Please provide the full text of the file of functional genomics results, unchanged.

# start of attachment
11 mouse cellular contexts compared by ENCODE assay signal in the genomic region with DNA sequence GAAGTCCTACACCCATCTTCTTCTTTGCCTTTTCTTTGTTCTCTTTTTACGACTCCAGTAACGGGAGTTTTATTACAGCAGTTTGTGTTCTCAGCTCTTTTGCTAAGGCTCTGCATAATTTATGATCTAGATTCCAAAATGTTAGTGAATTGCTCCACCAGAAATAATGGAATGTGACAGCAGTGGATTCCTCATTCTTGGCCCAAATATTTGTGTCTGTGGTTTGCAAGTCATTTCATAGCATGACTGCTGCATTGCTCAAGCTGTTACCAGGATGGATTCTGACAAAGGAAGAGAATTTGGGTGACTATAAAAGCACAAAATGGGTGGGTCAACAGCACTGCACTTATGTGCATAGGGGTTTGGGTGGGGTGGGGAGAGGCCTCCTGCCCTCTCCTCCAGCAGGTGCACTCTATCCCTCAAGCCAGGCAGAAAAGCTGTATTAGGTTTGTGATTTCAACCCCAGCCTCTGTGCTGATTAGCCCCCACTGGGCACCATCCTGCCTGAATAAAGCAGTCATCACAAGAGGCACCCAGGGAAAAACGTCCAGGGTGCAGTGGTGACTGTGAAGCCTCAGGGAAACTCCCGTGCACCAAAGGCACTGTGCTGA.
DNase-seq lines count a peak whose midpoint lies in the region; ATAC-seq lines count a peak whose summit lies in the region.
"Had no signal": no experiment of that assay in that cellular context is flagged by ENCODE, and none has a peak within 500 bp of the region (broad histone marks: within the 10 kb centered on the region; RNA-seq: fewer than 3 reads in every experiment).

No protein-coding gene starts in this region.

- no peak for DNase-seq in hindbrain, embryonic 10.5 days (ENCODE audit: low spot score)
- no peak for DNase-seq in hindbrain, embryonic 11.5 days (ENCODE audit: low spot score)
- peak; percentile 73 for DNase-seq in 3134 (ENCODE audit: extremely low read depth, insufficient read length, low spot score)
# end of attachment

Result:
11 mouse cellular contexts compared by ENCODE assay signal in the genomic region with DNA sequence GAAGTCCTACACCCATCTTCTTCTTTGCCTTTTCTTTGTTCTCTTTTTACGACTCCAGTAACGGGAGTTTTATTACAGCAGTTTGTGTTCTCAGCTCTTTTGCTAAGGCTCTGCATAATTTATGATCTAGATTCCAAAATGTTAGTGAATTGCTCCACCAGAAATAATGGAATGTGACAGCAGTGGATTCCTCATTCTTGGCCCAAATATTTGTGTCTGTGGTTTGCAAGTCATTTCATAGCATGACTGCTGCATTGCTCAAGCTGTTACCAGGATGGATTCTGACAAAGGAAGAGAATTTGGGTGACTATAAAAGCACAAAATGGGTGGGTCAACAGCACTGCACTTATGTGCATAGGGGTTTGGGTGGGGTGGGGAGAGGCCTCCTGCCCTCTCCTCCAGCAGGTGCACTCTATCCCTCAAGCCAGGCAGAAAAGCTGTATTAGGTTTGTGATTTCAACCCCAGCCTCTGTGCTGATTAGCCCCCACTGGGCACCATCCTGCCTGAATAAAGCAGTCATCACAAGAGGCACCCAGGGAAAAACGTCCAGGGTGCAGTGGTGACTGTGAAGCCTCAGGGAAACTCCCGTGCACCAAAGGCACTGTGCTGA.
DNase-seq lines count a peak whose midpoint lies in the region; ATAC-seq lines count a peak whose summit lies in the region.
"Had no signal": no experiment of that assay in that cellular context is flagged by ENCODE, and none has a peak within 500 bp of the region (broad histone marks: within the 10 kb centered on the region; RNA-seq: fewer than 3 reads in every experiment).

No protein-coding gene starts in this region.

- no peak for DNase-seq in hindbrain, embryonic 10.5 days (ENCODE audit: low spot score)
- no peak for DNase-seq in hindbrain, embryonic 11.5 days (ENCODE audit: low spot score)
- peak; percentile 73 for DNase-seq in 3134 (ENCODE audit: extremely low read depth, insufficient read length, low spot score)